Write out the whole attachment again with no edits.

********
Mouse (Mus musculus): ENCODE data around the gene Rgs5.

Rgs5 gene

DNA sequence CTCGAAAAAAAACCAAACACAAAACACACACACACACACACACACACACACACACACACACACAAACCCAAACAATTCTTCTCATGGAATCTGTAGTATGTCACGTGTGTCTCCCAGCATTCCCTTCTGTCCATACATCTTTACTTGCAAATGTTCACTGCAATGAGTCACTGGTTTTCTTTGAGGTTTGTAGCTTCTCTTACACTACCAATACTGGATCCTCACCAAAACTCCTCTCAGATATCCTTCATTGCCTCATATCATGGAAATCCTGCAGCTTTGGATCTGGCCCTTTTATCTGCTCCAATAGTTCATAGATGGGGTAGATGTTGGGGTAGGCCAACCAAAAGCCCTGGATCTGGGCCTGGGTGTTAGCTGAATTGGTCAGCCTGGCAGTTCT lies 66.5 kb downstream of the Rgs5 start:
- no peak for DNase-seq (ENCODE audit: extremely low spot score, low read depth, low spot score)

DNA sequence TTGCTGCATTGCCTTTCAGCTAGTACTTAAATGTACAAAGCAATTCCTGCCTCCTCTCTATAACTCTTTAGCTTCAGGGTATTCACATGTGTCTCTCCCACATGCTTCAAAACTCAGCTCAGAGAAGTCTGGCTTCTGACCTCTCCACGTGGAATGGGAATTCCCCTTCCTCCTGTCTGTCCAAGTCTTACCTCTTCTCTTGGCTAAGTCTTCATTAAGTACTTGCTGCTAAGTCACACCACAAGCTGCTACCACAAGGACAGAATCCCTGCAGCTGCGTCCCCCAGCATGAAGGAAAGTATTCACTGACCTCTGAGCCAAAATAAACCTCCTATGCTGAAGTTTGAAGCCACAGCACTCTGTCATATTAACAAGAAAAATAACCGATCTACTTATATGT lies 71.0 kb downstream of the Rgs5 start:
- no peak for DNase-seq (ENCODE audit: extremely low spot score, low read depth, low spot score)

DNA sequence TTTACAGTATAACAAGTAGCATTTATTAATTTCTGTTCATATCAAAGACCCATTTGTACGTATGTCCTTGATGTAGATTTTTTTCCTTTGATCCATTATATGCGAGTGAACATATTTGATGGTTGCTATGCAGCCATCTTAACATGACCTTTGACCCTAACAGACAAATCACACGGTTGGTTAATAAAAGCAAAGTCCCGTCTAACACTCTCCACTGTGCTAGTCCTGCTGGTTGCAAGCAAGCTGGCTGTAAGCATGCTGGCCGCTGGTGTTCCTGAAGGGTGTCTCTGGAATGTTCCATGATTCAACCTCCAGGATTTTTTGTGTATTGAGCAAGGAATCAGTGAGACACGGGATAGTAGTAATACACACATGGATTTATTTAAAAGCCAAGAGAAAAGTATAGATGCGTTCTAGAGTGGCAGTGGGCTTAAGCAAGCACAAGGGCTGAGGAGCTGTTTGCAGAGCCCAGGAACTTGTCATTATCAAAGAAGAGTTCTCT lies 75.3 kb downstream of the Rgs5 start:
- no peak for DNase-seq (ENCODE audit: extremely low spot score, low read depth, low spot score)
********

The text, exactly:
Mouse (Mus musculus): ENCODE data around the gene Rgs5.

Rgs5 gene

DNA sequence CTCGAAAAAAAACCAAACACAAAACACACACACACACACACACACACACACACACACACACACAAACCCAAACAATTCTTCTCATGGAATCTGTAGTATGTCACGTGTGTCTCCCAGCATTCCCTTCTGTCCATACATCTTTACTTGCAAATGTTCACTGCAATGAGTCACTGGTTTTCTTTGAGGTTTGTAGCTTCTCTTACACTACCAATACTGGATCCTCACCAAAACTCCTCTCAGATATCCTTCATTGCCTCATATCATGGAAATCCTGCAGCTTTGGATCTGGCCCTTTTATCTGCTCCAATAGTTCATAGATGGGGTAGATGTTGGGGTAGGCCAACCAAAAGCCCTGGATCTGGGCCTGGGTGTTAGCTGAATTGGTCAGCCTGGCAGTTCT lies 66.5 kb downstream of the Rgs5 start:
- no peak for DNase-seq (ENCODE audit: extremely low spot score, low read depth, low spot score)

DNA sequence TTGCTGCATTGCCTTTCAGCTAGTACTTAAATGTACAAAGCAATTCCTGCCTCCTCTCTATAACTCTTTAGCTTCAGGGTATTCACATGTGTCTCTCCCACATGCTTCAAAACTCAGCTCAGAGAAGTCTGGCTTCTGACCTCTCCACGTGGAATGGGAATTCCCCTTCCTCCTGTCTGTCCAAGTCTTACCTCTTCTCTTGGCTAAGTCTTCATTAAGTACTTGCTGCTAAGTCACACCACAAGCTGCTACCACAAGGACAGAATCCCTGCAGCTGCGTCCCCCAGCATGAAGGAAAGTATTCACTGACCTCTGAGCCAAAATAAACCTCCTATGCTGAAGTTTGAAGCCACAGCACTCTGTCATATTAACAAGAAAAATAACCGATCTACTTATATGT lies 71.0 kb downstream of the Rgs5 start:
- no peak for DNase-seq (ENCODE audit: extremely low spot score, low read depth, low spot score)

DNA sequence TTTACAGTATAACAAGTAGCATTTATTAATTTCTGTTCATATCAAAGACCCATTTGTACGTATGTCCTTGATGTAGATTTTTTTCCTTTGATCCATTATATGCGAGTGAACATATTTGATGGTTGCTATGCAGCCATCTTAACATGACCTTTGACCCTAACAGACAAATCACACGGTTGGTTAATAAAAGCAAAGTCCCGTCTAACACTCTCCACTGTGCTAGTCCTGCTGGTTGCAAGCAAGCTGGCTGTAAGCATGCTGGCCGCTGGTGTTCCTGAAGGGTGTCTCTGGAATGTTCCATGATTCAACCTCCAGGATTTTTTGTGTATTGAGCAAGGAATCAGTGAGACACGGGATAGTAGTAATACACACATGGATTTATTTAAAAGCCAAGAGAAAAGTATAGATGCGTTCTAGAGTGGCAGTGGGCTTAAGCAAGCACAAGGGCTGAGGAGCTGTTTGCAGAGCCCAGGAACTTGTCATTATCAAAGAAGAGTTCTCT lies 75.3 kb downstream of the Rgs5 start:
- no peak for DNase-seq (ENCODE audit: extremely low spot score, low read depth, low spot score)